Global Policy Forum

G8 Protest: Heiligendamm, Germany - June 6-8, 2007



Picture Credit: Der Spiegel

Tens of thousands of protestors showed at the 2007 G8 summit, which took place June 6–8 in Heiligendamm, Germany, an old resort on the Baltic seacoast. While activists plan for the protest, German security forces implemented severe and controversial security measures – authorities built a razor-wire-topped fence around Heiligendamm, executed a series of preemptive raids on leftist groups, and recorded human scents to trace activists. The principle issues on the G8 agenda were climate change and "growth and responsibility" in the global economy and in Africa. World citizens voiced their concern about global poverty, migration, rampant militarism, epidemics, and environmental destruction. The Association for the Taxation of Financial Transactions for the Aid of Citizens (ATTAC) seemed to be lead the preparation for the protest. Activists argue, as they have in the past, that the group of eight major industrial nations makes promises but takes inadequate action.

The Blockade of Heiligendamm (June 28, 2007)

This Transnational Institute article gives an intimate portrayal of the protesters and security forces present at the G8 demonstrations in Rostock and Heiligendamm. The author describes the scene of the protests as revolutionary and emphasizes how meticulously the demonstrators organized. On June 6th, 10,000 activists protesting globalization lined up in two columns, later splitting into "five fingers," which the police could not stop with tear gas, nor water cannons. Protesters also launched a successful two day blockade. One organizer commented, "On the one hand, everything went off like a military operation, and on the other, there was no violence."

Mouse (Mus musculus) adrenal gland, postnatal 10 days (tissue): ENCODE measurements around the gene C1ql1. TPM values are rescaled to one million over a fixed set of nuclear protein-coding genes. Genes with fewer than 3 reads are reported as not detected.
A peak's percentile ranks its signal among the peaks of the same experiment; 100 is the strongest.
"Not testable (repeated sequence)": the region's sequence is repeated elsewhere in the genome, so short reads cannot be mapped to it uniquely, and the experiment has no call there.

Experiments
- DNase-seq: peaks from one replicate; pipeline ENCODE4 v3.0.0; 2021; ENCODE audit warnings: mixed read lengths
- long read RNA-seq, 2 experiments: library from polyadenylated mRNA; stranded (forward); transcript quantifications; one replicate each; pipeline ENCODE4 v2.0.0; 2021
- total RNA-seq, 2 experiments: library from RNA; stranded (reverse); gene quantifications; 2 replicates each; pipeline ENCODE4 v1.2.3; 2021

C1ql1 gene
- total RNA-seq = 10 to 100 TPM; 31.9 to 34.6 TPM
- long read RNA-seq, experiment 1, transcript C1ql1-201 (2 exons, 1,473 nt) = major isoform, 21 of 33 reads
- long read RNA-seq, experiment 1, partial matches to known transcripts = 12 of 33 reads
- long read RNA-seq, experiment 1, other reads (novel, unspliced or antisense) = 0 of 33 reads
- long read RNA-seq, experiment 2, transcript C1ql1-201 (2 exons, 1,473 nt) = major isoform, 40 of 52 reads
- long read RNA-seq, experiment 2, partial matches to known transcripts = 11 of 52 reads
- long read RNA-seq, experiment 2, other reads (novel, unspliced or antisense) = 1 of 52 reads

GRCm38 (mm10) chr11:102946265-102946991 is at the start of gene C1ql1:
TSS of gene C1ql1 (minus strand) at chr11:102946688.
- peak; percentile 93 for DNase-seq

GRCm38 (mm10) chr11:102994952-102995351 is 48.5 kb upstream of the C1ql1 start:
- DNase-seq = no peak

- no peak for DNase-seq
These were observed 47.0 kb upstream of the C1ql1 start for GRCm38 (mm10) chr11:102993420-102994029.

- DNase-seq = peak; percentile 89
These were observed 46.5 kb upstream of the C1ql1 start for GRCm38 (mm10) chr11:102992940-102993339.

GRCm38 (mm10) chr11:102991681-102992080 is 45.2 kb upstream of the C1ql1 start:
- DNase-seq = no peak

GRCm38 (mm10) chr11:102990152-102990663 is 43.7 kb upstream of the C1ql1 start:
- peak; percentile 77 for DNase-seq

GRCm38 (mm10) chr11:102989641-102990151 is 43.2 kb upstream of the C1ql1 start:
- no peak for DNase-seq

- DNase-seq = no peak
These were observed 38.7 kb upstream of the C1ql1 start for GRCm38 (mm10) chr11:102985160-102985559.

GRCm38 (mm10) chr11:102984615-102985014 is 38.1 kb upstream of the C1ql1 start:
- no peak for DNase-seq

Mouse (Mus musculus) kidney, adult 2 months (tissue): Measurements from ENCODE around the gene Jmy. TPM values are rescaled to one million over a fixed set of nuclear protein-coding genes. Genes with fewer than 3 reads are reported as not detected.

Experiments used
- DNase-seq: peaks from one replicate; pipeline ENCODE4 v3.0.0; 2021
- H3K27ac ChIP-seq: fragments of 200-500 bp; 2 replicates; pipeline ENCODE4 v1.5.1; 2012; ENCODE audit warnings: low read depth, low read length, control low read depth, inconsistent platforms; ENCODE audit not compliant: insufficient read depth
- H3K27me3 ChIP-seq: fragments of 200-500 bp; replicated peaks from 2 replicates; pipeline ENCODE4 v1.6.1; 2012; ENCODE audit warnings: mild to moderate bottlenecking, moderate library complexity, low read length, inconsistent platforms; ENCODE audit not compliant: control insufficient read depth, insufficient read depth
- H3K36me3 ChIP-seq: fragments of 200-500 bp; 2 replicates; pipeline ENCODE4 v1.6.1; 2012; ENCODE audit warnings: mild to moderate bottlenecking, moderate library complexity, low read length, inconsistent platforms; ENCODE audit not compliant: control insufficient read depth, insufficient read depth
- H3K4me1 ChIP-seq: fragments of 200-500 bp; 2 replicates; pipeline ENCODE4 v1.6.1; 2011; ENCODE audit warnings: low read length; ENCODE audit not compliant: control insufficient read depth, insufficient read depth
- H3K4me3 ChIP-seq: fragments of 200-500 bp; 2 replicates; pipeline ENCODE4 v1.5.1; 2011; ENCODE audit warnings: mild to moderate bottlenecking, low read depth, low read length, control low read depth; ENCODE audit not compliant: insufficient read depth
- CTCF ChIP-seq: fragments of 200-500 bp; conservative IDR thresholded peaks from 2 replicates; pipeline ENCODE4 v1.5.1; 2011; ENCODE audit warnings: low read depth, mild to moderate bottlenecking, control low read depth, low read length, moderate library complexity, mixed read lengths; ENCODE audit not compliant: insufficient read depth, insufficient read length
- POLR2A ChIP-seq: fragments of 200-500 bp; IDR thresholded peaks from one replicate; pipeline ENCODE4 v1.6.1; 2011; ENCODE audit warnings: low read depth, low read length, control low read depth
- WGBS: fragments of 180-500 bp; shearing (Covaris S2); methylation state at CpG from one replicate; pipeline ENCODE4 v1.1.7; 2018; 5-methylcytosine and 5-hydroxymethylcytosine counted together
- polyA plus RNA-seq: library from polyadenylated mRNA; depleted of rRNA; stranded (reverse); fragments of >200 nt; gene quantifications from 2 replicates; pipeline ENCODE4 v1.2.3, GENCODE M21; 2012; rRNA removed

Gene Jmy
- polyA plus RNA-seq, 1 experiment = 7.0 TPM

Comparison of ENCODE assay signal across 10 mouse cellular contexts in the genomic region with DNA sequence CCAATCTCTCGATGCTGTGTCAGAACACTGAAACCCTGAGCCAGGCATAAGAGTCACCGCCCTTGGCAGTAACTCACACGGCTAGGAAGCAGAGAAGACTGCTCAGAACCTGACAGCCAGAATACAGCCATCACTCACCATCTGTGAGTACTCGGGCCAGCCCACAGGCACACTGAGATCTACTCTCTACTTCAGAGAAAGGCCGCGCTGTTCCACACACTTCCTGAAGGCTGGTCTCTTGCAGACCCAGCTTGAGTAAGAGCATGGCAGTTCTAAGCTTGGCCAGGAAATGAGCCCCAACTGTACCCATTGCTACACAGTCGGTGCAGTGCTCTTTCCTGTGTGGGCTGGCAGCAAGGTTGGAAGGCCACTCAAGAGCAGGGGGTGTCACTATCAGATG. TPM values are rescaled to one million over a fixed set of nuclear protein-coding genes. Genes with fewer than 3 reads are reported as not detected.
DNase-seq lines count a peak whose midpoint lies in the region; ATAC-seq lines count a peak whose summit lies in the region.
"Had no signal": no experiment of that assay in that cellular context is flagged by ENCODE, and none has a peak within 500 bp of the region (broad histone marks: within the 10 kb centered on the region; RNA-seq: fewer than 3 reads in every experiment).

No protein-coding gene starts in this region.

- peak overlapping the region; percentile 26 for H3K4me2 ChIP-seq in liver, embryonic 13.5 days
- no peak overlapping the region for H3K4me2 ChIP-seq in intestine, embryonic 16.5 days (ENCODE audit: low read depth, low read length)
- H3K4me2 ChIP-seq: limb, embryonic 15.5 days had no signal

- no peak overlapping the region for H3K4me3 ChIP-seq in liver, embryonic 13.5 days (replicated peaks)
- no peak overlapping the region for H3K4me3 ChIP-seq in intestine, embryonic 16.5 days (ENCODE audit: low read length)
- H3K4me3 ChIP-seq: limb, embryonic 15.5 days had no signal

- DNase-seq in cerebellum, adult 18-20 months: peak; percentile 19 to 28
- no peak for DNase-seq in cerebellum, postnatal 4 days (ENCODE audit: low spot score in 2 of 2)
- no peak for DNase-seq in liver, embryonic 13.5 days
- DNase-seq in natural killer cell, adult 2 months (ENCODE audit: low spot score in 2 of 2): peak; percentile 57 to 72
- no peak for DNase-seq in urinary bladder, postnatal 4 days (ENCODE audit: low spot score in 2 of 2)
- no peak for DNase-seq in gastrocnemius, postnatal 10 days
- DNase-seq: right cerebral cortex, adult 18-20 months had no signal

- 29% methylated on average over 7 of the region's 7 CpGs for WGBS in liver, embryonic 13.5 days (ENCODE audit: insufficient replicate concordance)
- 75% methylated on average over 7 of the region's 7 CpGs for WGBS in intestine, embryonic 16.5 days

15 Police Officers Against 5,000 Demonstrators (June 7, 2007)

Five thousand protesters marched through forests, fields, and meadows to break into the fenced-off six kilometer security zone, getting much closer to the summit site than police had expected. They went two hours with no police pursuing them except for one helicopter escort. Police claim that they will add reinforcements to their troops, but the protesters declare that they are more organized than the police. In the days preceding the summit, they practiced their elaborate strategies meticulously, dividing into groups and sub-groups, which certainly served them well on the first day of protest. (Der Spiegel)

The Dilemma of G8 Protest (June 6, 2007)

Although the mobilization of activists at the 2007 Heiligendamm G8 summit gave "unprecedented" media exposure to the social justice movement, it had the unfortunate side effect of lending attention and legitimacy to the group of eight major industrial nations. Jens Martens of Global Policy Forum argues that, in making such broad demands as "save the climate" and "solve the problems of Africa," civil society groups reinforce the idea of G8 members as "omnipotent saviors of the universe." Martens proposes the UN Economic and Social Council (ECOSOC) as a more equitable and democratic policy making body. But the G8 leaders, who are a minority among ECOSOC's 54 members, have prevented the council from gaining the necessary authority.
Approximately 30,000 people demonstrated at the largest pre-summit protest in Rostock, Germany on Saturday, June 2, 2007. Many lobby for the G8 to consider their specific causes, while others vehemently disagree with the concept of the G8 altogether. Although most of the protesters demonstrate peacefully, a small minority is resorting to violent tactics. Activists' major concerns include climate change and poverty, but many more issues are on the protesters' agendas, such as education, trade justice, and healthcare. This BBC Q&A states that the "overarching common interest" among the diverse group of activists is social justice.